I recently got the chance to try a bunch of pre-tied stock ties for the Chronicle’s Untacked magazine.
I’ve been really inspired to look into custom things for me and my horses since spending so much time at the Adequan Global Dressage Festival and watching all of the dressage queens sparkle and shine, so searching for companies that did stock ties was a lot of fun.
Bad Habit Pre-Tied Stock Tie
Started in 2014 by dressage rider Veronica Himmelberger in Schnecksville, Pa., Bad Habit Stock Ties’ slogan is, “Put the dress in dressage.”
When she started the company, Himmelberger had recently purchased a custom saddle pad and wanted a stock tie to match. She wasn’t finding what she wanted, so she made her own. After she ended up with a pile of stock ties, her husband suggested she sell them to pay for her “bad habit.” Combined with inspiration from the term “riding habit,” the company and its name were created.
Himmelberger is a one-woman operation and sells her ties to cover her horse expenses.
I had a hard time choosing one to try because of the endless different options. From fabric color and texture, to the size of the buttons, pins, ribbons or gems you can add, every stock tie is enviable.
As an eventer, I loved the colorblocked styles that use white and a custom color on the edges, with optional gems, but if you’re looking for something even fancier, some of the ties looked straight out of Downton Abbey—made of silk or lace with fancy brooches that look very Victorian chic.
Picking your cross-country or barn colors is fun, but if you need a more muted tie to follow Fédération Equestre Internationale rules, you can still dress it up by choosing a textured fabric and adding some bling. Collar extenders are also available for $1.50.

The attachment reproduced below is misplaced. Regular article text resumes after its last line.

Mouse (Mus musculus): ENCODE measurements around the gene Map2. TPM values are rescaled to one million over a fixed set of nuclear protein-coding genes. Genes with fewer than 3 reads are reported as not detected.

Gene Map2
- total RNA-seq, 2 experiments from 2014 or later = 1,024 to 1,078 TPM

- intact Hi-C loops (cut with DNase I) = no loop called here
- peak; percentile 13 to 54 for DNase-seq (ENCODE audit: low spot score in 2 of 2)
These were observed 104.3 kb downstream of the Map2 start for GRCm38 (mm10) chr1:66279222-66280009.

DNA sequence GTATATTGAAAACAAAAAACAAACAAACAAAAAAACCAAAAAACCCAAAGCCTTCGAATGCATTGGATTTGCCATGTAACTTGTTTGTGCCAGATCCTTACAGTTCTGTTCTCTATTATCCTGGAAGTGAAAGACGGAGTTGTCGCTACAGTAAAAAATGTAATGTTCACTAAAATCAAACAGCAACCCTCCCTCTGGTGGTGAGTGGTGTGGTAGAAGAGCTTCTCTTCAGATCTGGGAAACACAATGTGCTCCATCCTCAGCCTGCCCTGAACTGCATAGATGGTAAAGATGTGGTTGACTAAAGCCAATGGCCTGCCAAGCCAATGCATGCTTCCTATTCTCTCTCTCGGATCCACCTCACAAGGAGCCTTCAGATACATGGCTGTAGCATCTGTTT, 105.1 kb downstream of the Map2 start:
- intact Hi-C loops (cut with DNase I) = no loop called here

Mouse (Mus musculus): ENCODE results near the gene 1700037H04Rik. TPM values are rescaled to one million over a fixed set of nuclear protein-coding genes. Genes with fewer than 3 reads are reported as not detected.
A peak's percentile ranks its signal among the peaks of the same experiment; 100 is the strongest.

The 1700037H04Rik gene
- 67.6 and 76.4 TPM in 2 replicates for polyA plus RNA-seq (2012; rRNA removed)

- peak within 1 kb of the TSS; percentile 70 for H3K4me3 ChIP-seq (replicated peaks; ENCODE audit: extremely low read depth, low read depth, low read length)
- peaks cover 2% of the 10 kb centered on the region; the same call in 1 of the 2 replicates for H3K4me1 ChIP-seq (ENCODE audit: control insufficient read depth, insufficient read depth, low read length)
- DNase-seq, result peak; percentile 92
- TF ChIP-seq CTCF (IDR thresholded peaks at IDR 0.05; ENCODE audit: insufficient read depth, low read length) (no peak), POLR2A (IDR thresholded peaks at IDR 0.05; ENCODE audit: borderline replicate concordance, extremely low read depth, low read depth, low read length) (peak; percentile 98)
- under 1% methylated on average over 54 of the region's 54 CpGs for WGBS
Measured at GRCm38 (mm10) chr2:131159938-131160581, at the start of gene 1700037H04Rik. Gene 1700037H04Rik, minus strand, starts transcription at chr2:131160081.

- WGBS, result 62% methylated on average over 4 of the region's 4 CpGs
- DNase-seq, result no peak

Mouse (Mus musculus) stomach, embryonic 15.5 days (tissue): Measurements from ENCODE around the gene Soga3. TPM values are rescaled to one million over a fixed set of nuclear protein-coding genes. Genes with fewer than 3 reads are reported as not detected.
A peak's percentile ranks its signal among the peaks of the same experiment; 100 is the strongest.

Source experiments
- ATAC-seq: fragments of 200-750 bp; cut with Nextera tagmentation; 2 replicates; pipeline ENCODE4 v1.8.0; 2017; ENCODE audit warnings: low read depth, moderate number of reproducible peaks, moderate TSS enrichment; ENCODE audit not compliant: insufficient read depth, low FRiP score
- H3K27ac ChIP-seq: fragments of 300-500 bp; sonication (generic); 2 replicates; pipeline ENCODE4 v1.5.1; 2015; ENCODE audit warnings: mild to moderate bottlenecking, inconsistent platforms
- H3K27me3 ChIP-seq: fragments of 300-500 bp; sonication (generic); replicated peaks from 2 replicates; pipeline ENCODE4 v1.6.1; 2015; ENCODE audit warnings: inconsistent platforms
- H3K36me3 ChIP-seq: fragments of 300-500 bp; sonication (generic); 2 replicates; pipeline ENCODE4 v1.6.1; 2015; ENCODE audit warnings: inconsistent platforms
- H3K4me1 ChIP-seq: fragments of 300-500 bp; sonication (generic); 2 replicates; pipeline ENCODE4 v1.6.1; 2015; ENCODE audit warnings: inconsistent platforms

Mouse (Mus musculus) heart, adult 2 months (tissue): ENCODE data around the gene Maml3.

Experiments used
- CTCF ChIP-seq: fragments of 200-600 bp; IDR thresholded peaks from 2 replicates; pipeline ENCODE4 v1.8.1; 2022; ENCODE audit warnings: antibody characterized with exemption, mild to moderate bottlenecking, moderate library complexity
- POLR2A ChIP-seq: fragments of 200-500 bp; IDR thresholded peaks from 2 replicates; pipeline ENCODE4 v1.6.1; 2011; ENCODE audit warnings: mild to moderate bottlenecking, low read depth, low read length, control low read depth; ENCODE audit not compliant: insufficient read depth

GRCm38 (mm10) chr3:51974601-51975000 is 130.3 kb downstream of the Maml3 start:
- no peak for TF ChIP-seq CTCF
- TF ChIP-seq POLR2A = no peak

This one ended up being my favorite, and I chose one with blue and black trim and crystals that I’ve since worn at shows.
Learn more: etsy.com/shop/BadHabitStockTies
Cost: $60 for a handmade tie; $45-50 for pre-made ties.
Ovation Dri-Tex Dressage Pre-Tied Stock Tie
Ovation’s budget-friendly Dri-Tex Dressage Stock Tie is no frills but all comfort. Available only in white and in sizes small through extra large, the tie is made from the brand’s moisture-wicking Dri-Tex fabric.
The tie was light as a feather when I wore it, and I hardly noticed it. It doesn’t come with a pin, so if you want to dress it up, it’s up to you. It looks a little limper compared to some of the fancier ties, but I’ll take that over feeling like I can’t bend my head and neck with too much fabric under my neck. It looks classic, despite fewer ruffles or a fancier “knot.”
Based on the feel of the fabric compared to some wicking shirts I own, I think it will work well on a summer day.
The tie features a hook-and-loop fastener, and the fabric’s treated with Scotchgard™ to help most stains come out in the wash. If you want easy and simple, this tie’s for you. There’s also an untied version.
Learn more: ovationriding.com
Style Stock Pre-Tied Stock Tie
Adored by top eventers, including Tamra Smith and Lauren Billys, West Coast-based Style Stock makes stocks in a variety of fabrics, selling untied and pre-tied versions of designs created in 2014 by eventer Hannah Childs of Santa Barbara, Calif.
From ruffles to rhinestones and knots to more simple pieces, Childs’ designs aren’t over the top. The colors and patterns are great for someone just stepping out of the comfort zone of a traditional white tie.
Light pinks, blues, lavender, silver, gold and cream shades give these stock ties an elegant look. The tie I tried included a pin you insert after crossing the two pieces of fabric.